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The Kingsmen: Wikis


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The Kingsmen
Origin Portland, Oregon, United States
Genres Garage rock
Years active 1959–present
Labels Jerden, Wand, Sundazed
Mike Mitchell (1959-present)
Dick Peterson (1963-present)
Steve Peterson (1988-present)
Todd McPherson (1992-present)
Dennis Mitchell (2006-present)
Former members
Lynn Easton (1959-1967)
Jack Ely (1959-1963)
Bob Nordby (1959-1963)
Don Gallucci (1962-1963)
Gary Abbott (1962-1963)
Norm Sundholm (1963-1967)
Barry Curtis (1963-2005)
Kerry Magness (1966-1967)
J.C. Reick (1966-1967)
Turley Richards (1967-1967)
Pete Borg (1967-1967)
Jeff Beals (1967-1968)
Steve Friedson (1967-1973)
Fred Dennis (1972-1984)
Andy Parypa (1982-1984)
Kim Nicklaus (1982-1984)
Marc Willett (1984-1992)
Keith Blake (1994-1999)

The Kingsmen are a 1960s garage rock/frat rock band from Portland, Oregon. They are best known for their 1963 recording of Richard Berry's "Louie Louie", which held the #2 spot on the Billboard charts for six weeks. The single has become an enduring classic.


"Louie Louie"

When recorded the band members were Jack Ely (vocalist/rhythm guitar), Lynn Easton (drummer), Mike Mitchell (lead guitar), Don Gallucci (piano) and Bob Nordby (bass guitar). Ken Chase (Kingsmen manager and Portland radio station KISN music director) produced the recording session. Robert Lindahl (Northwestern Inc. recording studio owner) was the audio engineer.

"Louie Louie" was kept from the top spot on the charts in late 1963 and early 1964 by The Singing Nun and Bobby Vinton, who monopolized the #1 slot for four weeks apiece. The Kingsmen single reached #1 on the Cashbox chart and #2 on the Billboard Hot 100 chart. Additionally in the UK it reached #26 on the Record Retailer chart. World wide sales were reported to be over one million copies sold. Although today the record seems like pop or hard rock, its R&B appeal was immense. The B-side of the single features an instrumental called "Haunted Castle".

The band attracted nationwide attention when "Louie Louie" was banned by the governor of Indiana, Matthew E. Welsh, and attracted the attention of the FBI because of alleged indecent lyrics in the Kingsmen's version of the song. The lyrics were, in fact, innocuous, but Ely's baffling enunciation permitted teenage fans and concerned parents alike to imagine the most scandalous obscenities. All of this attention only made the song more popular. In April 1966 "Louie Louie" was reissued and once again hit the music charts, reaching #65 on the Cashbox chart and #97 on the Billboard Hot 100 chart.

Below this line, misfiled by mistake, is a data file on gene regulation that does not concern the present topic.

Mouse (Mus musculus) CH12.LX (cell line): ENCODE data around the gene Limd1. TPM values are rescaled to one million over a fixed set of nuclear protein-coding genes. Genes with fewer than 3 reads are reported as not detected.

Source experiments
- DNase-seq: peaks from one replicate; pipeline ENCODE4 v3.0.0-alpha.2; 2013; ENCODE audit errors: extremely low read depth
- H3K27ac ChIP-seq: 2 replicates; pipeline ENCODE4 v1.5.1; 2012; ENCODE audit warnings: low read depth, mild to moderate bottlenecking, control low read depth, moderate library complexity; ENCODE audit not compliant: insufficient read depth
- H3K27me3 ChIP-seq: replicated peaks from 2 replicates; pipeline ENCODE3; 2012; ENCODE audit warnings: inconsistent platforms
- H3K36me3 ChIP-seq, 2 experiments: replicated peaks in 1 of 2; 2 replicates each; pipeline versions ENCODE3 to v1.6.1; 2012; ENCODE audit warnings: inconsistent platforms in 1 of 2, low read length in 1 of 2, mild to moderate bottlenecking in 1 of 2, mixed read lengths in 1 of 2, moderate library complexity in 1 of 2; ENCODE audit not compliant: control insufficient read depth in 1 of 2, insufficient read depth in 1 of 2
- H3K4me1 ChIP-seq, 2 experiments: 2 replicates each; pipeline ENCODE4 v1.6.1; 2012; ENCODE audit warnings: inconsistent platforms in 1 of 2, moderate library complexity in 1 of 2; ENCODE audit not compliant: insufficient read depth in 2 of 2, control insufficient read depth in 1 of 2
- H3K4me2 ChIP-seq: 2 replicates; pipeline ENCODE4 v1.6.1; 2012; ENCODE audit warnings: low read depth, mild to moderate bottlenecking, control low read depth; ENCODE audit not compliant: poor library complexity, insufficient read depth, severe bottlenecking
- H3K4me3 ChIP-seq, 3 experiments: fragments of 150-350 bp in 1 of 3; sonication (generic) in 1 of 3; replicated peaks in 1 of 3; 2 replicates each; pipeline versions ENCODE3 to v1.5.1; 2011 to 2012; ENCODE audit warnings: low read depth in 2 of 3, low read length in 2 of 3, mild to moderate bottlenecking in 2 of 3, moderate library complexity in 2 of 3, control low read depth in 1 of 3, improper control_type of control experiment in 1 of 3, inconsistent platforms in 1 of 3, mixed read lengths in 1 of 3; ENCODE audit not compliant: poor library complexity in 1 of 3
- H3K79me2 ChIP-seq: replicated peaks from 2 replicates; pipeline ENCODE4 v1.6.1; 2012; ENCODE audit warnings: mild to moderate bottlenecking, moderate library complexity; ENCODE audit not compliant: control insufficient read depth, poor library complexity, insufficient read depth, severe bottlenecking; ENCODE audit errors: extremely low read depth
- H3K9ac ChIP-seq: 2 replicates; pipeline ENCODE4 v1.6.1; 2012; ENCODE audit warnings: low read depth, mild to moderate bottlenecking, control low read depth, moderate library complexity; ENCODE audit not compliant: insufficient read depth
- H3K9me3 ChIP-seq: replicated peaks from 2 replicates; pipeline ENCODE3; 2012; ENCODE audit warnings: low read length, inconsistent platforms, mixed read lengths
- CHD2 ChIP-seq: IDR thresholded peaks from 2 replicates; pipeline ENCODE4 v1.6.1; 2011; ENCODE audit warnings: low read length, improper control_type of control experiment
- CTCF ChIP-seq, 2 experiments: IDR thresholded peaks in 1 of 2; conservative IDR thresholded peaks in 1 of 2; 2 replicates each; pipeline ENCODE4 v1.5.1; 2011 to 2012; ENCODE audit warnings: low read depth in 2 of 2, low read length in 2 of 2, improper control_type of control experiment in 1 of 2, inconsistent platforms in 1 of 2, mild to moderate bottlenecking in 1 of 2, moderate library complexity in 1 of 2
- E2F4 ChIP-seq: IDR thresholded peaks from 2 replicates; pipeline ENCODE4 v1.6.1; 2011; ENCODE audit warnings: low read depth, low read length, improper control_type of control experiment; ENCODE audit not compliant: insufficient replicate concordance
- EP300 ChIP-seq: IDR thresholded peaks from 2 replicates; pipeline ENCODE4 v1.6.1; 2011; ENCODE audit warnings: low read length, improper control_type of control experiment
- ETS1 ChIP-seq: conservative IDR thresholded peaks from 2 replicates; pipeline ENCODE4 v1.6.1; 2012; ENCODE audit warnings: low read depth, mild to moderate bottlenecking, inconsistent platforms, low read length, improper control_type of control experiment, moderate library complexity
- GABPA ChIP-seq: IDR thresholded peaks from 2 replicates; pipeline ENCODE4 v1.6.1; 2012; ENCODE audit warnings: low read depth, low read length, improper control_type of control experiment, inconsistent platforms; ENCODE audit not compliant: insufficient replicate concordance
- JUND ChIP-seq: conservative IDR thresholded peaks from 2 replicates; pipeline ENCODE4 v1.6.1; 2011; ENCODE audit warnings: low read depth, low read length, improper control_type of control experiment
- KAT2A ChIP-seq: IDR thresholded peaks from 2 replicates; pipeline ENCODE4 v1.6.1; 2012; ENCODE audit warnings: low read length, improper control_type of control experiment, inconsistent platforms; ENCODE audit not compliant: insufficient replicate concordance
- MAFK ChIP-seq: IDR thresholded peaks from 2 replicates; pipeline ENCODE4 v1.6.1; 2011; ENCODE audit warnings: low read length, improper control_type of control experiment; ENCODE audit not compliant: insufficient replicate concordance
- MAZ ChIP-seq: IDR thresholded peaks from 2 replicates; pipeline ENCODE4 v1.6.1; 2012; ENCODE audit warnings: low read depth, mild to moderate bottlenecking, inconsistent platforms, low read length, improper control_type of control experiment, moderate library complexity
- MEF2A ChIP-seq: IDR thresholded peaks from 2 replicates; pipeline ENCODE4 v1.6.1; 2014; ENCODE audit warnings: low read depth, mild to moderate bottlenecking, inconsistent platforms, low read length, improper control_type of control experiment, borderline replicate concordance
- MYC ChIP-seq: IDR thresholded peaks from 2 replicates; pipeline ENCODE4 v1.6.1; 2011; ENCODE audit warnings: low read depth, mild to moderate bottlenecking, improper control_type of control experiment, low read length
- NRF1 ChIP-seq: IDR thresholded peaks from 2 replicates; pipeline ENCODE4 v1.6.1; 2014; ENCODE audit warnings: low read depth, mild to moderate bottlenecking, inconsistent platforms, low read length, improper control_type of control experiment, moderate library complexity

The Kingsmen name

After the success of "Louie Louie", the members of the Kingsmen took varied paths. Easton, whose mother had registered the name of the group and therefore owned it, declared that from this point on he intended to be the singer, forcing Ely to play the drums. This led Jack Ely and Bob Nordby to quit the group.

Ely would later form his own "Jack Ely & the Kingsmen". Don Gallucci was forced out because he wasn't old enough to tour and later formed Don and the Goodtimes, which morphed into the short-lived Touch. Later, Gallucci would become a record producer with Elektra Records, with his most famous production being The Stooges' seminal second album Fun House. ("Louie Louie" was frequently performed at Stooges concerts; the song appears on their live album as well as an Iggy Pop solo record.) The two remaining original Kingsmen, Lynn Easton and Mike Mitchell, toured as the official band.

Following legal action on both sides, Easton established his right to the "Kingsmen" name. Thus Ely was forced to stop using it, and Easton was forced to stop lip syncing to Ely's vocals. This initially hurt the Easton Kingsmen's popularity, after audiences realized that this was no longer the band they had come to see. Eventually, though, the official band (with Easton on vocals) charted several more singles in the 1960s.

The Kingsmen 1964 follow up to "Louie Louie" was a party version of "Money (That's What I Want)" which hit the Billboard Hot 100 at #16 and on Cashbox at #17. Then came "Little Latin Lupe Lu" peaking on Billboard at #46 and Cashbox at #49. After that it was "Death of An Angel" #33 on Cashbox and #42 on Billboard.

1965 saw The Kingsmen return to the Top 10 nationally with "The Jolly Green Giant" reaching #4 on Billboard and #8 on Cashbox. The follow up song was "The Climb" #45 on Cashbox and #65 on Billboard. "Annie Fanny" was released next reaching #43 on Cashbox & #47 on Billboard. Next came "(You Got) The Gamma Goochee" #98 on Cashbox & #122 on Billboard.

In 1966 The Kingsmen continued to hit the charts with "Killer Joe" reaching #77 on Billboard & #81 on Cashbox. In 1967 The Kingsmen hit the chart for the last time with "Bo Diddley Bach" reaching #128 on Billboard.

On November 9, 1998, The Kingsmen were awarded ownership of all their early recordings released on Wand Records from Gusto Records, including "Louie Louie." They had not been paid royalties on the songs since the 1960s. [1]


Other uses of the name